The road follows the coast out of Jacó providing spectacular scenery along the beaches. At the top of the hill is a great spot for a final look back on Jacó. A little further is a perfect view looking down on the long, black expanse of Playa Hermosa. There is a lot of uncrowded beach along this stretch. Many gravel roads provide easy access to these oases with names like Esterillos Oeste, Bejuco and Palma. They are characterized by grand expanses of empty beach and minimal established infrastructure--a few local families, a small restaurant or two, a couple of seaside cabins.

Parrita is a traditional gas and rest stop on the way to Quepos--a place to brush off the dust of the kilometers traversing the African Oil Palm groves. With the improvement of the road in this area, stopping in Parrita is not so common. However, it is a good central location to explore the region and its many attractions. Jacó and Quepos are an easy drive from here and those 42 kilometers of lovely beaches in between are on Parrita's doorstep. One of the most compelling reasons to consider stopping here is that prices are significantly lower than in the higher-traffic areas nearby.

There is easy access from Parrita to all the attractions in the area which include Class III white water rafting, jungle hiking, cruises through the mangrove estuaries of Damas Island, horseback riding, tours of the oil palm plantations, as well as the usual assortment of beach and water activities. Check with the two Yolanda's at Café Yoli at the entrance to the city. Between them they speak five languages and have the scoop on what's available in this area. If you're in the mood for pizza, the best to be found on the central Pacific is here at Café Yoli.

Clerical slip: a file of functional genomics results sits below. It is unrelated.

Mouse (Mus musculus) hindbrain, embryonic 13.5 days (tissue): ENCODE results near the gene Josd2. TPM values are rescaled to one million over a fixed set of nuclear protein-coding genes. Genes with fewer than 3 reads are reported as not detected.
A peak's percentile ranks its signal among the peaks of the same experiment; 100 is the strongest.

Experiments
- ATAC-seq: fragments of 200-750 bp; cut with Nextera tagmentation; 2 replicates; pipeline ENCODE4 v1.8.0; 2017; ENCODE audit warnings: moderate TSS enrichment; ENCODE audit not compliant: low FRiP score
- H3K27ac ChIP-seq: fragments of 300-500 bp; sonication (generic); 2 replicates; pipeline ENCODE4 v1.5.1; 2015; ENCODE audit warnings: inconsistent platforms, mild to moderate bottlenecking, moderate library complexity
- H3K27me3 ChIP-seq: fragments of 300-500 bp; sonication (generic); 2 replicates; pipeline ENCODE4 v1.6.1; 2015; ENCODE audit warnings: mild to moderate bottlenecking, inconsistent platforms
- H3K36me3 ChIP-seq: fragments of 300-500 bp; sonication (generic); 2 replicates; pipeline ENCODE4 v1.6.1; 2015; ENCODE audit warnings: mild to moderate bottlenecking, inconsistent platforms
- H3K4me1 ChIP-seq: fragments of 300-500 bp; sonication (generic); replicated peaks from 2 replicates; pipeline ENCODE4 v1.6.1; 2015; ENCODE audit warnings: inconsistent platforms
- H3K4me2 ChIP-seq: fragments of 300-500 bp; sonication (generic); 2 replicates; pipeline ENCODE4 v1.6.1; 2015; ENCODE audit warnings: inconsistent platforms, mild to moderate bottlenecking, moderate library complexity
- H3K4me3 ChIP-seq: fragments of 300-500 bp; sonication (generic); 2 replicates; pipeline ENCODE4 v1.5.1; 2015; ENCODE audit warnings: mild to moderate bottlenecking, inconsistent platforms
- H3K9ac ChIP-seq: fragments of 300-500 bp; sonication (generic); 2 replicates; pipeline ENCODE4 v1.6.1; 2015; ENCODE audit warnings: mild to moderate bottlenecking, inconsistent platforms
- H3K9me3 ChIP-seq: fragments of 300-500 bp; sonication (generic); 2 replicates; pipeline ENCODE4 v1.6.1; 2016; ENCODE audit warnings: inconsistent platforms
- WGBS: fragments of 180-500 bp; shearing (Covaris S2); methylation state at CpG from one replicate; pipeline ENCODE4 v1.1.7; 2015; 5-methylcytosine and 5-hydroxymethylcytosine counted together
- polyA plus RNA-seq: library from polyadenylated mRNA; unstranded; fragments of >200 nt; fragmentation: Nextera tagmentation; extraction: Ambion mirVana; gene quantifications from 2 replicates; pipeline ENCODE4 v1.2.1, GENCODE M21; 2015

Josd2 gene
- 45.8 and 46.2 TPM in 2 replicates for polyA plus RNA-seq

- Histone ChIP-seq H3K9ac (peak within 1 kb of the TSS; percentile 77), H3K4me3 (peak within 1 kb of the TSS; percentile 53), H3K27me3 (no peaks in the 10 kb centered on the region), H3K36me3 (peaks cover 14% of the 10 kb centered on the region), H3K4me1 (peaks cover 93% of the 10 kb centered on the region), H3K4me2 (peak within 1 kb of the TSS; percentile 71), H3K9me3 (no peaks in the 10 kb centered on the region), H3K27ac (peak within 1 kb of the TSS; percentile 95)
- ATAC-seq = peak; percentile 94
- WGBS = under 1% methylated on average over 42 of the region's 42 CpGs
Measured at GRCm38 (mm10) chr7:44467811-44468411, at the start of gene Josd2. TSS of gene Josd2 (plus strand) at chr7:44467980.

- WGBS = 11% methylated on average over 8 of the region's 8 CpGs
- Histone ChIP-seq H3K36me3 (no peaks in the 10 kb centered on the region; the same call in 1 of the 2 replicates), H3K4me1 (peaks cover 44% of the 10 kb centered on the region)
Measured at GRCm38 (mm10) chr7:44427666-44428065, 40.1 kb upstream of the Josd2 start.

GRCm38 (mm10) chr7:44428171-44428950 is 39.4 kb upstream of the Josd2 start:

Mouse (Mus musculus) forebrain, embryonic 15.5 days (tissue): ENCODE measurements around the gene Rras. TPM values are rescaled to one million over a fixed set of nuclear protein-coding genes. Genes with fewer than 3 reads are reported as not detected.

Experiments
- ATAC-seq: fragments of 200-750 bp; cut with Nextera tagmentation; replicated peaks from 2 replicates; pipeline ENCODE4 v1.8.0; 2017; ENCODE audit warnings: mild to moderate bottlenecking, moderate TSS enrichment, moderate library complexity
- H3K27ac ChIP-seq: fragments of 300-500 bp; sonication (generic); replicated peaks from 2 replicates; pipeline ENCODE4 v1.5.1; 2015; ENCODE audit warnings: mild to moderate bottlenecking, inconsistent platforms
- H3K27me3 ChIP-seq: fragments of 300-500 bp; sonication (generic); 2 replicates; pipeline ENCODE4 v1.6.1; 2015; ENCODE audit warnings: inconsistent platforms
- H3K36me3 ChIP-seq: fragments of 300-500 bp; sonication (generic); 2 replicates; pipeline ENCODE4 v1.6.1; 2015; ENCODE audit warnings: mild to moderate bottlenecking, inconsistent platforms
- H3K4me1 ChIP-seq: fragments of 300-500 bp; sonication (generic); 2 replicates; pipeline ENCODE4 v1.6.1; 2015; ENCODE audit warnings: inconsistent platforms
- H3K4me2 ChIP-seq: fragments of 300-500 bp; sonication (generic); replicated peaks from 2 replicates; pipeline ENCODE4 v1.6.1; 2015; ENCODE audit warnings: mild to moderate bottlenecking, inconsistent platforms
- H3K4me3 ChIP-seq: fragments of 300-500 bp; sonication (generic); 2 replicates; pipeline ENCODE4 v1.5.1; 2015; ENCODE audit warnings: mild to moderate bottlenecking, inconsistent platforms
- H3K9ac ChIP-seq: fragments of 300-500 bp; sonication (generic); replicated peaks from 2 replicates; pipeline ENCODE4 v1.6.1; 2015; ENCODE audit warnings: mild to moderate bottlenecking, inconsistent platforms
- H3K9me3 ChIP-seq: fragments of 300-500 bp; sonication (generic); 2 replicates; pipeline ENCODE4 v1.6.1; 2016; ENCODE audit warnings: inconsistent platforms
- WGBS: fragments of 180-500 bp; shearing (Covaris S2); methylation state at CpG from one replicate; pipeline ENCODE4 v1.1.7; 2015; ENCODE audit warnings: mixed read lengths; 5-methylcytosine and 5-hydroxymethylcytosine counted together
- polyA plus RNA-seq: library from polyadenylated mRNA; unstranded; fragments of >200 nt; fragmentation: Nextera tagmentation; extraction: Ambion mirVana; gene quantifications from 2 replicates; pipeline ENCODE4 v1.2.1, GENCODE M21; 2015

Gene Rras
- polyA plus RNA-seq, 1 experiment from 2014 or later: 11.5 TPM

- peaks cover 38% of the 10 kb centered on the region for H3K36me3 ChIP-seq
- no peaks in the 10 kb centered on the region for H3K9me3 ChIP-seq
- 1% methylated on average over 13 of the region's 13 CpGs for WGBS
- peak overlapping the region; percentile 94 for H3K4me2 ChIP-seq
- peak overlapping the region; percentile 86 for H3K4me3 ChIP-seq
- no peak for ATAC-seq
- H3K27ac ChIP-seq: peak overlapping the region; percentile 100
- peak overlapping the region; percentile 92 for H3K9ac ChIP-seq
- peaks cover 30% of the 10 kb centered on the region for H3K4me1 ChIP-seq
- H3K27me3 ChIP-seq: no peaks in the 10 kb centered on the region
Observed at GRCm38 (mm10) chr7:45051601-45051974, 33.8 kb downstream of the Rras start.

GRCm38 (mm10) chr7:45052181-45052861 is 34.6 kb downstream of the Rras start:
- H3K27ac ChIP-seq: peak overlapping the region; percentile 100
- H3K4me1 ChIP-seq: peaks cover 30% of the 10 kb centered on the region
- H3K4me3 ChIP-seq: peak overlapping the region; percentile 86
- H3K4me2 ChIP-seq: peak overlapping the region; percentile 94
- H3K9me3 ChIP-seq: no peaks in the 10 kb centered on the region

The roadway between Parrita and Quepos is wide and smooth with only a few small potholes. However, most of the bridges have not yet been improved--they are still one car wide and without guard rails. Heed the warnings of the big yellow signs proclaiming despacio puente angosto and slow down. The approaches are very rough as well and require negotiating the crossings at a snail's pace.

Quepos is well known by sportfishing enthusiasts. The blue water off this coast provides exceptional challenge and excitement for seasoned, as well as occasional, anglers. International billfishing tournaments in these waters routinely tie and break world records.

This small fishing village turned resort has a variety of accommodations and restaurants making it a good alternative to the higher prices and crowded conditions often found closer to the national park. Several tour companies operate out of the city, offering jaunts into the jungle, up various rivers and through the estuaries. Mountain biking, horseback riding and hiking complement the various water activities that include sea kayaking, jet skis, waterskiing, parasailing and snorkeling.

Steve Wofford at Taximar runs SCUBA dives all along this section of the coast, but says the best is at Caño Island where you can expect clear water and eventful dives 250 days out of the year. The underwater topography along the coast includes a fifteen-mile long ridge with a few caves and many good spots from Dominical to Uvita. He also operates very successful dolphin watch cruises that give you the opportunity to swim with the dolphins. Steve says his whale watch cruises at Ballena National Marine Park are 90% successful at spotting the giant Orcas migrating from the Antarctic.